Unlike the cockles and mussels she peddles–alive, freshly-plucked from a salty stew of sand and sea–Dublin’s sweet Molly Malone becomes a ghost by the end of her song.
She died of a fever,
And no-one could save her,
Just like her mother and father before.
Now her ghost wheels the barrow,
Through streets broad and narrow,
Crying “Cockles And Mussels, Alive alive Oh!”
Molly’s refrain also made an appearance in Carol Ann Duffy’s “Midsummer Night“:
Not there when a strange bird sang on a branch
over our heads, you
and me, or there when a starlit fruit ripened
itself on a tree.
Not there to lie on the grass of our graves, both,
alive alive oh. . . .
Not long ago I had another one of those days . On my way back from work, as I traveled the congested highways which used to take me to a different house filled to the brim with family–a husband who had been with me since I was a teenager and our four children–I asked the empty passenger seat for a hint of an answer to my question: What do you want me to do now?
As is now customary, I got a musical response.
Just to be certain, I pressed the button for the next station, and it replayed the same song, which I had never heard before that day: “I’m Alive.”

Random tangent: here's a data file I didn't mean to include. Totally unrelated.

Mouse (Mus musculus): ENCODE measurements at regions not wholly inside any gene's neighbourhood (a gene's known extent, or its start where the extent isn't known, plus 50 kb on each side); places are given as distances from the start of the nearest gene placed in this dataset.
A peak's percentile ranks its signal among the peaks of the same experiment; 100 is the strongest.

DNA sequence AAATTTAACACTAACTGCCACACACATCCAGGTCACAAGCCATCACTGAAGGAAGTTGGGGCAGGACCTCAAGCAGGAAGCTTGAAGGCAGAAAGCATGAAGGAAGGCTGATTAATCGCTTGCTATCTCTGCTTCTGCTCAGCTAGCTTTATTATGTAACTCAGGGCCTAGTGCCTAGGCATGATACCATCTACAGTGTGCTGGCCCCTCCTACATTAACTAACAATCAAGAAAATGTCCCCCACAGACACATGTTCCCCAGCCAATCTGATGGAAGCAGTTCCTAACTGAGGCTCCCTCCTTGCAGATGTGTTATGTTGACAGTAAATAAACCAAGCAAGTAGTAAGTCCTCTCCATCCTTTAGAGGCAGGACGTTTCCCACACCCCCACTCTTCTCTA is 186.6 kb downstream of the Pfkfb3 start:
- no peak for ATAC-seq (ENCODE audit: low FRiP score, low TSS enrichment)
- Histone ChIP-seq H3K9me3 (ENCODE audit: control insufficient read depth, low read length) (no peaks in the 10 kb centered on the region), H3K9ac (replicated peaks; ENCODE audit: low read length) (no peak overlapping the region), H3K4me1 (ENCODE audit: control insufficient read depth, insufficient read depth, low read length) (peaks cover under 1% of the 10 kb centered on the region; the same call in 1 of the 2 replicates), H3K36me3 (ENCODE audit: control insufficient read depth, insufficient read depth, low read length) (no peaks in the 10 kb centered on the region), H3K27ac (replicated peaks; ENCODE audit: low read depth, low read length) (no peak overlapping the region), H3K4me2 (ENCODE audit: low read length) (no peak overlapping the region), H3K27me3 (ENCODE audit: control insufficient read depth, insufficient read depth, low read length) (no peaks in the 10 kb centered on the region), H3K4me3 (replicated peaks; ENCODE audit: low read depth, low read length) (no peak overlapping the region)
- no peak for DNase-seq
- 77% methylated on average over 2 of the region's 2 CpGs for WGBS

This song was a little bit unusual, as far as my messages go, because it was accompanied by irresistible merry whistling.
Usually you’re not that heavy-handed, Jim. I observed.
Surely it is a hallmark of grief to continue to be startled that one is “alive, alive,” when someone you have loved in life is not–not there, as in Duffy’s poem, to hear and see that strange bird overhead or see grass strewn with soft feathers shed from cygnets intertwined under their parents’ protective eyes; not there to have summer skin warmed by the sun and stung by the season’s buzzing creatures; not there to leave a winding chevron of footprints beside mine in seaweed-strewn sand.
But, as with the resoundingly earthly avowals of another notable Molly from Dublin, somehow life looks and sounds like this.